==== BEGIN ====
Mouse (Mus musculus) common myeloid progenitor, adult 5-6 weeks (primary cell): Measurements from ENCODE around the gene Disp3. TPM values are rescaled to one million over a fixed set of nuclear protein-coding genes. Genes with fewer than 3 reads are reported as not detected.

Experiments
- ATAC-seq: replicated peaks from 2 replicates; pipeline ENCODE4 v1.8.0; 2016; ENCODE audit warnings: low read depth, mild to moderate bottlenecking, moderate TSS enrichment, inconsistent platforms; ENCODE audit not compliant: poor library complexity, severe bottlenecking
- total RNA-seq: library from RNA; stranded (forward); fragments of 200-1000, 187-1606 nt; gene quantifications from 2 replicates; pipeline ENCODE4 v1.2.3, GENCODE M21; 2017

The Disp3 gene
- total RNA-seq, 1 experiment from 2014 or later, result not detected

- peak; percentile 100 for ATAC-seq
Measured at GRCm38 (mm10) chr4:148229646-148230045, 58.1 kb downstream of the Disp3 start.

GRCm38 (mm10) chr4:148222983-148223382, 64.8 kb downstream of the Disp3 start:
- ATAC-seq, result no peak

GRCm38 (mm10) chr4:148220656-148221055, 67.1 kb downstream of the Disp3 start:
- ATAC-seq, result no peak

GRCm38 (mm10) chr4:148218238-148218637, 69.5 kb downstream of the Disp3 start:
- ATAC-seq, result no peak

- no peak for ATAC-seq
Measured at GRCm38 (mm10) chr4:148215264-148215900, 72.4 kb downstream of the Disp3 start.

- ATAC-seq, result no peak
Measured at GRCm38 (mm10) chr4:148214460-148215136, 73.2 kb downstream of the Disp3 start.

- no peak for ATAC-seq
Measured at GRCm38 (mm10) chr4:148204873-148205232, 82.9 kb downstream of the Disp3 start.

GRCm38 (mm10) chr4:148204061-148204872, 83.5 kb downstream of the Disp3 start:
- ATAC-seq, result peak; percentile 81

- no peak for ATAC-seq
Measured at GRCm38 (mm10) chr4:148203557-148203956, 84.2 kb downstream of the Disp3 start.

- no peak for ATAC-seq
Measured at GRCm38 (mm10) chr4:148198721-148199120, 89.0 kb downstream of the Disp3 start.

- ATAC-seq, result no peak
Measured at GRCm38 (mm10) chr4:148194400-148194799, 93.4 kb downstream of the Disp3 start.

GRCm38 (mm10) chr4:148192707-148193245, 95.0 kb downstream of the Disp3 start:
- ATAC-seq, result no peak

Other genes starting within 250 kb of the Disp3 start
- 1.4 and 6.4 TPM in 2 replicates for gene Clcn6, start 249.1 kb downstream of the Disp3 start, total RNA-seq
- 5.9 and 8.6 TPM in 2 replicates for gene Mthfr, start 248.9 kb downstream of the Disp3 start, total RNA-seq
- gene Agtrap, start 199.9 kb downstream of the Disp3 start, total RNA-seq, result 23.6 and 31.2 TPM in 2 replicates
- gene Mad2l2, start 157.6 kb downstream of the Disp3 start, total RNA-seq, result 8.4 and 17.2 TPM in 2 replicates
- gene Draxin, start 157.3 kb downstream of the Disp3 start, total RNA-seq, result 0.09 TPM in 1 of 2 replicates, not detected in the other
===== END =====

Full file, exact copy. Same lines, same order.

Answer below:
Mouse (Mus musculus) common myeloid progenitor, adult 5-6 weeks (primary cell): Measurements from ENCODE around the gene Disp3. TPM values are rescaled to one million over a fixed set of nuclear protein-coding genes. Genes with fewer than 3 reads are reported as not detected.

Experiments
- ATAC-seq: replicated peaks from 2 replicates; pipeline ENCODE4 v1.8.0; 2016; ENCODE audit warnings: low read depth, mild to moderate bottlenecking, moderate TSS enrichment, inconsistent platforms; ENCODE audit not compliant: poor library complexity, severe bottlenecking
- total RNA-seq: library from RNA; stranded (forward); fragments of 200-1000, 187-1606 nt; gene quantifications from 2 replicates; pipeline ENCODE4 v1.2.3, GENCODE M21; 2017

The Disp3 gene
- total RNA-seq, 1 experiment from 2014 or later, result not detected

- peak; percentile 100 for ATAC-seq
Measured at GRCm38 (mm10) chr4:148229646-148230045, 58.1 kb downstream of the Disp3 start.

GRCm38 (mm10) chr4:148222983-148223382, 64.8 kb downstream of the Disp3 start:
- ATAC-seq, result no peak

GRCm38 (mm10) chr4:148220656-148221055, 67.1 kb downstream of the Disp3 start:
- ATAC-seq, result no peak

GRCm38 (mm10) chr4:148218238-148218637, 69.5 kb downstream of the Disp3 start:
- ATAC-seq, result no peak

- no peak for ATAC-seq
Measured at GRCm38 (mm10) chr4:148215264-148215900, 72.4 kb downstream of the Disp3 start.

- ATAC-seq, result no peak
Measured at GRCm38 (mm10) chr4:148214460-148215136, 73.2 kb downstream of the Disp3 start.

- no peak for ATAC-seq
Measured at GRCm38 (mm10) chr4:148204873-148205232, 82.9 kb downstream of the Disp3 start.

GRCm38 (mm10) chr4:148204061-148204872, 83.5 kb downstream of the Disp3 start:
- ATAC-seq, result peak; percentile 81

- no peak for ATAC-seq
Measured at GRCm38 (mm10) chr4:148203557-148203956, 84.2 kb downstream of the Disp3 start.

- no peak for ATAC-seq
Measured at GRCm38 (mm10) chr4:148198721-148199120, 89.0 kb downstream of the Disp3 start.

- ATAC-seq, result no peak
Measured at GRCm38 (mm10) chr4:148194400-148194799, 93.4 kb downstream of the Disp3 start.

GRCm38 (mm10) chr4:148192707-148193245, 95.0 kb downstream of the Disp3 start:
- ATAC-seq, result no peak

Other genes starting within 250 kb of the Disp3 start
- 1.4 and 6.4 TPM in 2 replicates for gene Clcn6, start 249.1 kb downstream of the Disp3 start, total RNA-seq
- 5.9 and 8.6 TPM in 2 replicates for gene Mthfr, start 248.9 kb downstream of the Disp3 start, total RNA-seq
- gene Agtrap, start 199.9 kb downstream of the Disp3 start, total RNA-seq, result 23.6 and 31.2 TPM in 2 replicates
- gene Mad2l2, start 157.6 kb downstream of the Disp3 start, total RNA-seq, result 8.4 and 17.2 TPM in 2 replicates
- gene Draxin, start 157.3 kb downstream of the Disp3 start, total RNA-seq, result 0.09 TPM in 1 of 2 replicates, not detected in the other